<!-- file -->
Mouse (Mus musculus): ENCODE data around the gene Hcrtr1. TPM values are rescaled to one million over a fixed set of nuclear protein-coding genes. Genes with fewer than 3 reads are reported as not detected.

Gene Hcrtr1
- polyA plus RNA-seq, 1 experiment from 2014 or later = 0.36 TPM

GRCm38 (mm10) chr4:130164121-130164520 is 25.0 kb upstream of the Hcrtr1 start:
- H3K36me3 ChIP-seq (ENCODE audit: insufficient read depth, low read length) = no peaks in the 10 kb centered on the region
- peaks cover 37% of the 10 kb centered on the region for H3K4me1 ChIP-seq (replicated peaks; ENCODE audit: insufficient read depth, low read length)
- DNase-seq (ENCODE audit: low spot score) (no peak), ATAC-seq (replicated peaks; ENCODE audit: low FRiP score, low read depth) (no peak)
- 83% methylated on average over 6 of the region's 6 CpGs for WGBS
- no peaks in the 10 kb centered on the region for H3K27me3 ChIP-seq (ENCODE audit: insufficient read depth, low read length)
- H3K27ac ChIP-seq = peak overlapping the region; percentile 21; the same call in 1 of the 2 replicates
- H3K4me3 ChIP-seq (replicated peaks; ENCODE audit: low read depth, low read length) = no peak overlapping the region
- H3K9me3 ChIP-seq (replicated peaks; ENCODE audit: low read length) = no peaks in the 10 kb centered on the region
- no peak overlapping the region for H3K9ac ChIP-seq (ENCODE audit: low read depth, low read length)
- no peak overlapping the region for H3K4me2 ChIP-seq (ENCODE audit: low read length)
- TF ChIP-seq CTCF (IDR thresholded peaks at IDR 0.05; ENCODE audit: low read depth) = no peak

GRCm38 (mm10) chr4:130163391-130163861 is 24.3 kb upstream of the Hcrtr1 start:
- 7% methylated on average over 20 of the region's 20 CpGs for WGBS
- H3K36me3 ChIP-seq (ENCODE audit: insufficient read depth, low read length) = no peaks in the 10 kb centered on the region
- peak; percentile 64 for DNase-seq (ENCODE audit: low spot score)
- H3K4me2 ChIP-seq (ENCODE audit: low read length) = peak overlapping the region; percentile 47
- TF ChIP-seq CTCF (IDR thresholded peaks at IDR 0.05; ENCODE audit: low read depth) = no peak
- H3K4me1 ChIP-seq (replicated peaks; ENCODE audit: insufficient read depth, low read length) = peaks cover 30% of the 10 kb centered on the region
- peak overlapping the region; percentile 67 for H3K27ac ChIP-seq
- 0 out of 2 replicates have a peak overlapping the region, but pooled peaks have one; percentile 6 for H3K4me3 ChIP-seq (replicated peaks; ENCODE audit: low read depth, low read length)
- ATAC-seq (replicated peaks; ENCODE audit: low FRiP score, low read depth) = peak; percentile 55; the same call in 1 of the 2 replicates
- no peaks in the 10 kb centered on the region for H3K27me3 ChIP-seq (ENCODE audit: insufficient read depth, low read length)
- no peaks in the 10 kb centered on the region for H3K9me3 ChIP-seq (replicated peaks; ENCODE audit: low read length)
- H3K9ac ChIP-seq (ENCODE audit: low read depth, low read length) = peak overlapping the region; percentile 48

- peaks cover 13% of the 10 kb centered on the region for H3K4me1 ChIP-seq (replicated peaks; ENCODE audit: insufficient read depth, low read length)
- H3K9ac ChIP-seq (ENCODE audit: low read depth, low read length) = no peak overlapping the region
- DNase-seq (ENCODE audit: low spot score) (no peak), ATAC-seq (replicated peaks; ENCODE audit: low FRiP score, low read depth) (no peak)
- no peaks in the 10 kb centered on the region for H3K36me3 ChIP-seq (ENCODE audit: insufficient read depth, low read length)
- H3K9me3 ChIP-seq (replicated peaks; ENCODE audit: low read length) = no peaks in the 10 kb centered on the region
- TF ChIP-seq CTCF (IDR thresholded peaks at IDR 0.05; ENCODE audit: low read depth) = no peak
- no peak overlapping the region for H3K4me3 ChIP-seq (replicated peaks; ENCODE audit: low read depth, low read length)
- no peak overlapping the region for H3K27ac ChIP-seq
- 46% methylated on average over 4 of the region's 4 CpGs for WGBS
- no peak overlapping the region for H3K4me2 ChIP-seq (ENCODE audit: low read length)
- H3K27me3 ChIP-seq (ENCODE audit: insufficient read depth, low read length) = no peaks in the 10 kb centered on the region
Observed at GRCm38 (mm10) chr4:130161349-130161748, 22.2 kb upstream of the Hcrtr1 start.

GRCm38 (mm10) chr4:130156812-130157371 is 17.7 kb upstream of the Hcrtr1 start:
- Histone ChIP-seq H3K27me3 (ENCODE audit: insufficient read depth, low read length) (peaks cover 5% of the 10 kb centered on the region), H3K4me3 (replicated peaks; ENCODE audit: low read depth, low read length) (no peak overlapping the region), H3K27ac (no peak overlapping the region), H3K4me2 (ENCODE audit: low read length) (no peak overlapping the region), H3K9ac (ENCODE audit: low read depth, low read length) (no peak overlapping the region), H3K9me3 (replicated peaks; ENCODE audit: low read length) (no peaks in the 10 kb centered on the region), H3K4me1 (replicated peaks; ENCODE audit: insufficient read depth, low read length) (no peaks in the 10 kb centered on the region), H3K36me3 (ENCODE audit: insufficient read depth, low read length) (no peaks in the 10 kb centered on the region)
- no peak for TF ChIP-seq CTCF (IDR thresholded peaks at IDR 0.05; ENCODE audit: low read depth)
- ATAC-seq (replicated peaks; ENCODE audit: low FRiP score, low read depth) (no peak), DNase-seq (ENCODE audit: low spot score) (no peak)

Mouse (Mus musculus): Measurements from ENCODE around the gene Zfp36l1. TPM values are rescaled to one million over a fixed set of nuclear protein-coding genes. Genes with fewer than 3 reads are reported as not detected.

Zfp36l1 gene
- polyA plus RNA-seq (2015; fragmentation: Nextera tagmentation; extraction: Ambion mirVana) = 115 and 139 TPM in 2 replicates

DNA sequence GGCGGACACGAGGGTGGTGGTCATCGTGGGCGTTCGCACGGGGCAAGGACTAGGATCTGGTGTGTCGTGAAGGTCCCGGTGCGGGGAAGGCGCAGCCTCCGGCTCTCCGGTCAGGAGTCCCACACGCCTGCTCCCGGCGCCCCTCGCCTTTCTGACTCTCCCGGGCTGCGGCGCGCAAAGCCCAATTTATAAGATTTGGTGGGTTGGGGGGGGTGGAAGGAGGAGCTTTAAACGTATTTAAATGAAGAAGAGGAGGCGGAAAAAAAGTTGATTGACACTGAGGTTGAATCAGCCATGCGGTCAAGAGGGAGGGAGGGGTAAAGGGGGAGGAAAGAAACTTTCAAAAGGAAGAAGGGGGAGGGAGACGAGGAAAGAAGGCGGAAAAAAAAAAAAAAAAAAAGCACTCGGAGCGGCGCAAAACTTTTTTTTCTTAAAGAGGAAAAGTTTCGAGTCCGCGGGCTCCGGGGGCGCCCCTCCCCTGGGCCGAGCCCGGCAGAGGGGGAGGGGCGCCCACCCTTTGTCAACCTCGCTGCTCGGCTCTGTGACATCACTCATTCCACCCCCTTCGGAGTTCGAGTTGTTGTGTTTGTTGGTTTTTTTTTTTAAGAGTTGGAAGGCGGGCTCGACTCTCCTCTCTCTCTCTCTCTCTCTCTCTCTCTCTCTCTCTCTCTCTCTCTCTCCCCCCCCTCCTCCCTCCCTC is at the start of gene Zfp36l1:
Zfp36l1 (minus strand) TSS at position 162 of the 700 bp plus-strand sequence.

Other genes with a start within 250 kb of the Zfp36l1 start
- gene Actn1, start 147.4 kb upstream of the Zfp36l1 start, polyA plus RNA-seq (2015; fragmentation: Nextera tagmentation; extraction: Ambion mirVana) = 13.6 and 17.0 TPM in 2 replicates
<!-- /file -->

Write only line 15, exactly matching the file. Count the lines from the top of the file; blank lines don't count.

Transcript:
- TF ChIP-seq CTCF (IDR thresholded peaks at IDR 0.05; ENCODE audit: low read depth) = no peak